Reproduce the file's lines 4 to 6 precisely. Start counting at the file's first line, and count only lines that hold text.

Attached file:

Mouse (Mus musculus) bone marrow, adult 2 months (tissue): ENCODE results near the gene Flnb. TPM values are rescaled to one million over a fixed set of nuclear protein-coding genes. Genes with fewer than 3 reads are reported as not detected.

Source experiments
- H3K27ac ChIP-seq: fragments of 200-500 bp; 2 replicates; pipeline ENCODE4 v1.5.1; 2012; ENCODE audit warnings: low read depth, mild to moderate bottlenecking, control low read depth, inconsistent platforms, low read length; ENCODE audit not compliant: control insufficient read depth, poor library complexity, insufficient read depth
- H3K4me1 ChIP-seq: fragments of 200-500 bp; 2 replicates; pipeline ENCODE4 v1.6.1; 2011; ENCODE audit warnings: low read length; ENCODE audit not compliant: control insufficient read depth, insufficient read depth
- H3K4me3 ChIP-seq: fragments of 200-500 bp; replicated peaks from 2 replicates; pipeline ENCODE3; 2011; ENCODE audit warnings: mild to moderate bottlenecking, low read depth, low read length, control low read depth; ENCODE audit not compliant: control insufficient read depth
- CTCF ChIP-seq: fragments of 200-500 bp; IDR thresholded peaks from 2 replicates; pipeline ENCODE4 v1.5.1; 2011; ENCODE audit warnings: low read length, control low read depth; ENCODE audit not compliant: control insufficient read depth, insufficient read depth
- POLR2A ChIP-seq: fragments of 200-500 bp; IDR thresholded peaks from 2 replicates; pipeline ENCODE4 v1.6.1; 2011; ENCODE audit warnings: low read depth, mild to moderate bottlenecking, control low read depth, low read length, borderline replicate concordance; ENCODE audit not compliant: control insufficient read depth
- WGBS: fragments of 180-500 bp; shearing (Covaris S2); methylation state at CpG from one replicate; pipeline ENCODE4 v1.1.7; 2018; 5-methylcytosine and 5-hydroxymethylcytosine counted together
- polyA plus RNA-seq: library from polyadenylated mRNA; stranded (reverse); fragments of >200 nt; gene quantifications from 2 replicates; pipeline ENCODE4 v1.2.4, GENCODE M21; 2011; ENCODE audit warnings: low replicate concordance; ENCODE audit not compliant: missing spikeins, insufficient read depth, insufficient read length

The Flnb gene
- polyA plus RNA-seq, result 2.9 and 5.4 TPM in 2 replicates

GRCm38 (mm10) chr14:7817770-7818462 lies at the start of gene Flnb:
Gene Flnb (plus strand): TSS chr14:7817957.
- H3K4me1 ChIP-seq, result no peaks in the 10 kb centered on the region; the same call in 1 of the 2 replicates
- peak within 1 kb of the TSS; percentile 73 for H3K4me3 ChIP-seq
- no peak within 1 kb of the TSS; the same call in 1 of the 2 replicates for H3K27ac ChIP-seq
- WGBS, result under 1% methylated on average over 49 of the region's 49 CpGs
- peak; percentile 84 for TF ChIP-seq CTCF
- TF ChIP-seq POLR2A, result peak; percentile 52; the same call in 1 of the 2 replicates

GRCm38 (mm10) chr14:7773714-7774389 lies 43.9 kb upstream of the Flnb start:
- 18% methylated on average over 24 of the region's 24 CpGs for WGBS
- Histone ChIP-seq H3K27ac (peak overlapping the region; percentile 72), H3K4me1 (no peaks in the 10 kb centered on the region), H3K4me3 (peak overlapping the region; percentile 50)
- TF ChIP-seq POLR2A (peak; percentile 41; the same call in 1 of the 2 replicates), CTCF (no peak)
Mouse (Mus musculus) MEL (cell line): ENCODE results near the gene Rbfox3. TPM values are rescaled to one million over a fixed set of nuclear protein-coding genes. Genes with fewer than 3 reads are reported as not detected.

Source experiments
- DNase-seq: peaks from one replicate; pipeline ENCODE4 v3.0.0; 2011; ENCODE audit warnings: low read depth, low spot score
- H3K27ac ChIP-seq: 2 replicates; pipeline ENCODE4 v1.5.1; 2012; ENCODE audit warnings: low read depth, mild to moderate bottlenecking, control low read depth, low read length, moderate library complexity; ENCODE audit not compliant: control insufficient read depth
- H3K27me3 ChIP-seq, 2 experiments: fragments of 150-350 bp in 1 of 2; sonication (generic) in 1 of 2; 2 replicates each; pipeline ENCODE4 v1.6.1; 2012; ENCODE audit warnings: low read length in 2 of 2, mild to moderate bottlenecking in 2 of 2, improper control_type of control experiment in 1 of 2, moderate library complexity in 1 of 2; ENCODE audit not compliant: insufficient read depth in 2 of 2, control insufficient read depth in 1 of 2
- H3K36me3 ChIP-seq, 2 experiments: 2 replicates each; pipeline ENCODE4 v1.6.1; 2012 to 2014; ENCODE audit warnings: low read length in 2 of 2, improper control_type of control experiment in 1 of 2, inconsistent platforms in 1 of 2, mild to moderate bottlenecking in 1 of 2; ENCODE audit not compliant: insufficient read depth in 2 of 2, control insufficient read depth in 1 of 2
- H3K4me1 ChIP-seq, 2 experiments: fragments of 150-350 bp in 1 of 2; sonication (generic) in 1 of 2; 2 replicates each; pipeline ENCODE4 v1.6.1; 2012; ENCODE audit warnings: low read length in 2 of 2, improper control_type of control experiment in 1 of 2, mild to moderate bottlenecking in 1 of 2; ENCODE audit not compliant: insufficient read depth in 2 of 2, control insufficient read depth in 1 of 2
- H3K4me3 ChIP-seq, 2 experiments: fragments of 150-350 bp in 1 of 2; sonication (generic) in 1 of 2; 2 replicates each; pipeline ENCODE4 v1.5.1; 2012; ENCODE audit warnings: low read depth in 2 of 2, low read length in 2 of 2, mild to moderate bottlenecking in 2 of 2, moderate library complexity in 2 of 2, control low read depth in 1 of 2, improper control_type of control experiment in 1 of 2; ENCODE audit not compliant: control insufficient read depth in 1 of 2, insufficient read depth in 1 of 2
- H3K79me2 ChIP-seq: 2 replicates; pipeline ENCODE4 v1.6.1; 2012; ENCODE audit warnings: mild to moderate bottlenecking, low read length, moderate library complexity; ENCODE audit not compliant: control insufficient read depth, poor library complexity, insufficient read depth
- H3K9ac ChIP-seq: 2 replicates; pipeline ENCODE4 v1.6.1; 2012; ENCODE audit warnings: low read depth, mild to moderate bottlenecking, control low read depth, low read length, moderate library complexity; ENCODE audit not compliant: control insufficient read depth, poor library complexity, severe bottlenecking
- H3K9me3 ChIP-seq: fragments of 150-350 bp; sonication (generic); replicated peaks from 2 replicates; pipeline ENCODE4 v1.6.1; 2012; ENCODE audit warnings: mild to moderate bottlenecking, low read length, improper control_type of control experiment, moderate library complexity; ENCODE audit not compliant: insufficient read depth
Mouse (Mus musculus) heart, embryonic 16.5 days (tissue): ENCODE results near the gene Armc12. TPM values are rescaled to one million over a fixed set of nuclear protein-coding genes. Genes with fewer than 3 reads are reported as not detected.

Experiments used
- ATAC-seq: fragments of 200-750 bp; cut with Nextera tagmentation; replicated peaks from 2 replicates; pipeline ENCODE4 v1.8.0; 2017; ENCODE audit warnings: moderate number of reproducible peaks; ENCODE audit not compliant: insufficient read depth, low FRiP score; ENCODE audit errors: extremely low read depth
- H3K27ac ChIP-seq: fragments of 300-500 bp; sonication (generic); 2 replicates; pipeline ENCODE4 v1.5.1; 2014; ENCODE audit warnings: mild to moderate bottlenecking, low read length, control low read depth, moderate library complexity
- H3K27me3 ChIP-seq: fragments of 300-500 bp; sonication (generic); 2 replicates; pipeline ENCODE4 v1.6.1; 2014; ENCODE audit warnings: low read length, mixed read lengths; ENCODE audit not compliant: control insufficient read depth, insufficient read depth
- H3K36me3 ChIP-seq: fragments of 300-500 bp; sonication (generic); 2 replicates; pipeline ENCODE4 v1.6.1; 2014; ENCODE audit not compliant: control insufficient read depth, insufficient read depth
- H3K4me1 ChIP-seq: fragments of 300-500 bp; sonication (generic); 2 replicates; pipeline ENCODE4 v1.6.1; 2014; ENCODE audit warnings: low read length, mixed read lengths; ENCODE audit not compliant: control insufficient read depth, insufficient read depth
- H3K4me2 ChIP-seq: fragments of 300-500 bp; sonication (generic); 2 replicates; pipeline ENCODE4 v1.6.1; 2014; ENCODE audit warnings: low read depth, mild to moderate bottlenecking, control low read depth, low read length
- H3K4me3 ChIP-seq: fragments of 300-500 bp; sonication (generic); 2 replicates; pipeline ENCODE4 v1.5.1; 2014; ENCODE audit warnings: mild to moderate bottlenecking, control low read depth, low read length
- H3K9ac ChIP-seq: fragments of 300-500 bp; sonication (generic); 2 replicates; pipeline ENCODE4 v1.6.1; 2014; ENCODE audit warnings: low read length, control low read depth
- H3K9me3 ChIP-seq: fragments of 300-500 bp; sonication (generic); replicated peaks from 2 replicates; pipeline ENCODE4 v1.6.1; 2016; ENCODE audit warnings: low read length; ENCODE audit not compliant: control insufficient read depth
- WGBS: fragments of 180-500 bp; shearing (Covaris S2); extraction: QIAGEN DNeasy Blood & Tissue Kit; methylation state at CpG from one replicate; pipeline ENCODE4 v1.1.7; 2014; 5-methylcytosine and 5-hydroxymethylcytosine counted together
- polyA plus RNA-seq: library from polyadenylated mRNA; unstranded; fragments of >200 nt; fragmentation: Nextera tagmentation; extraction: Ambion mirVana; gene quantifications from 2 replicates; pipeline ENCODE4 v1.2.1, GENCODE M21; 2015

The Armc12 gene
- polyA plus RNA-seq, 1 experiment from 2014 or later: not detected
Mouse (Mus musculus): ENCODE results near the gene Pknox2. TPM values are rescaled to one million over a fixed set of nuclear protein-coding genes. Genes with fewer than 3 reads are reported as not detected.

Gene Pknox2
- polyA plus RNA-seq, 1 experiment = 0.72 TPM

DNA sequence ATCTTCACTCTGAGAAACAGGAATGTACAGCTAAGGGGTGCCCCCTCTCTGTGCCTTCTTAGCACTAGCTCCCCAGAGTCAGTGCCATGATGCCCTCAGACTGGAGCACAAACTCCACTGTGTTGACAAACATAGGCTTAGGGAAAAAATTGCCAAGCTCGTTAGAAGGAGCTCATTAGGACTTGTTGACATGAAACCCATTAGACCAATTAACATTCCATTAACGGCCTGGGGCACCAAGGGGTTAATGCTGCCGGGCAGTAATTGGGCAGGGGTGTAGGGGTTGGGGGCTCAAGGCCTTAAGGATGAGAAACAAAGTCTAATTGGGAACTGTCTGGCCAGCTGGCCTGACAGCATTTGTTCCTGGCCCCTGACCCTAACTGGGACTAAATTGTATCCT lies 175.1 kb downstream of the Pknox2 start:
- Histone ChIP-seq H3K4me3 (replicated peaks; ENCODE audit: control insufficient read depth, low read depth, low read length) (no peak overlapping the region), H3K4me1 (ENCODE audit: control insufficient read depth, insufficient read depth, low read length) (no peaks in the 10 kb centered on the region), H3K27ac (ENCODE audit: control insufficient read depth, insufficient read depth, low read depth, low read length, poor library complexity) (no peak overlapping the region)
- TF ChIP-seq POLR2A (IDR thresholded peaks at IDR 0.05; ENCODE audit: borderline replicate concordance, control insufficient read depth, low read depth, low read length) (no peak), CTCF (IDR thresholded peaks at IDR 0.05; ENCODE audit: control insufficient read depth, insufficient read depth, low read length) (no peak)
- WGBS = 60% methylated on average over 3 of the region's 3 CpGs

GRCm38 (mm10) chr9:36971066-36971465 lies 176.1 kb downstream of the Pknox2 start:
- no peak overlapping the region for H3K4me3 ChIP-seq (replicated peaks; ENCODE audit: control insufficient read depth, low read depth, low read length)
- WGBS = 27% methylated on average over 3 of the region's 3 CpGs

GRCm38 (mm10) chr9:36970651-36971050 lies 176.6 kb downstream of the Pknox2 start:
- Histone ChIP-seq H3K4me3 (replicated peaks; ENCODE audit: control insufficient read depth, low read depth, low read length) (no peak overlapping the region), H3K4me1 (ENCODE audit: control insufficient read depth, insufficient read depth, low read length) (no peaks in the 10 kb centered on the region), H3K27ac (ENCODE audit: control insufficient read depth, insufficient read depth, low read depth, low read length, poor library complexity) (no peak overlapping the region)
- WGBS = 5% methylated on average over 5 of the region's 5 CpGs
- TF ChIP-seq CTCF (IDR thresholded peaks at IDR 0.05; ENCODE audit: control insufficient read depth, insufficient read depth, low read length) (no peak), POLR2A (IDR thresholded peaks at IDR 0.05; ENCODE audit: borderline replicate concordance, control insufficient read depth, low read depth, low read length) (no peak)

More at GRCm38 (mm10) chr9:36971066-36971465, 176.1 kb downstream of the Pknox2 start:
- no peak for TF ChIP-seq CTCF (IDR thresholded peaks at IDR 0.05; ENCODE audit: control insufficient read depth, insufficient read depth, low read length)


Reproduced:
- H3K4me1 ChIP-seq: fragments of 200-500 bp; 2 replicates; pipeline ENCODE4 v1.6.1; 2011; ENCODE audit warnings: low read length; ENCODE audit not compliant: control insufficient read depth, insufficient read depth
- H3K4me3 ChIP-seq: fragments of 200-500 bp; replicated peaks from 2 replicates; pipeline ENCODE3; 2011; ENCODE audit warnings: mild to moderate bottlenecking, low read depth, low read length, control low read depth; ENCODE audit not compliant: control insufficient read depth
- CTCF ChIP-seq: fragments of 200-500 bp; IDR thresholded peaks from 2 replicates; pipeline ENCODE4 v1.5.1; 2011; ENCODE audit warnings: low read length, control low read depth; ENCODE audit not compliant: control insufficient read depth, insufficient read depth